Six busloads of Jewish Agency Board of Governors members traveled to the North this week to see the results of the assistance given to residents there since the war started in June, and the huge job that remains to be done.
The $320 million raised by the United Jewish Communities for the Israel Emergency Appeal in the US and Canada was spent on projects that included trauma counseling, emergency medical services and temporary housing for those displaced by the Katyusha rocket attacks.
One group visited a public bomb shelter in Acre, where they heard from the mayor's representative, Ohad Segev, and other residents about their experiences during the war, when 110 Katyushas fell on the city.
Segev said Jewish Agency support had enabled the outfitting of 60 public shelters and 700 private shelters with sanitation facilities, air conditioning units and other services. He paid tribute to the "help received from brothers in communities outside of Israel," saying, "it warmed our hearts and helped us a lot."
The board members then heard about the efforts to deal with the psychological impact of the war, especially on children. An Acre community center worker, Ma'or Benzino, talked about how some of the post-war tension was alleviated by organizing cultural activities for the youth.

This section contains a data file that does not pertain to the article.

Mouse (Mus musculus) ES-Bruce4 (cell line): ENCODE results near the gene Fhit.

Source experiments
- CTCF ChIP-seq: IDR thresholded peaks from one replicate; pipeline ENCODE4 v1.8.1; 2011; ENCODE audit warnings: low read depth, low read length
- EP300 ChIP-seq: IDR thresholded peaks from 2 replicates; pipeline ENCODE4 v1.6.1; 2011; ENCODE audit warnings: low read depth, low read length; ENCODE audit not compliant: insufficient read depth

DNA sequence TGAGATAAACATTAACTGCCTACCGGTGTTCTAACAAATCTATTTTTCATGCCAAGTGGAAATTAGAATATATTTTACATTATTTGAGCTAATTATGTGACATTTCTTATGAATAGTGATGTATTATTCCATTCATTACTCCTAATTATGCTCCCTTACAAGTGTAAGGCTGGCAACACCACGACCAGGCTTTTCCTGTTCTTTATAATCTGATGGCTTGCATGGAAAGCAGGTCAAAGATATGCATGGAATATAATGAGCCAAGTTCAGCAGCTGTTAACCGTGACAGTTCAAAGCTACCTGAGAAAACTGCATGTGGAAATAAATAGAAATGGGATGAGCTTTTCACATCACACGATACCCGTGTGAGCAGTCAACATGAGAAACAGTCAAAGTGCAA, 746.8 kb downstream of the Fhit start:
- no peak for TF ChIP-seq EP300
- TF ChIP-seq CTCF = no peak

In addition, Jewish Agency summer camps held further south in Jerusalem, Tel Aviv and Hod Hasharon "made a lot of difference" for the children, Benzino said.
One example he gave of the impact made by the agency's aid was of a single mother who was a nurse at Nahariya Government Hospital working around the clock.
She had no one to look after her young children and wasn't sure if they were eating properly or going to the bomb shelter when the alarm sounded. The morning after a request was made, despite the summer camps being full, the Jewish Agency sent a taxi to her house to take them to summer camp.
Shmuel Miron also benefitted from the assistance. He told the board members that his business had been in danger of collapse because of the dearth of customers during the war. The Jewish Agency provided a NIS 4,000 grant that helped him survive until business picked up again."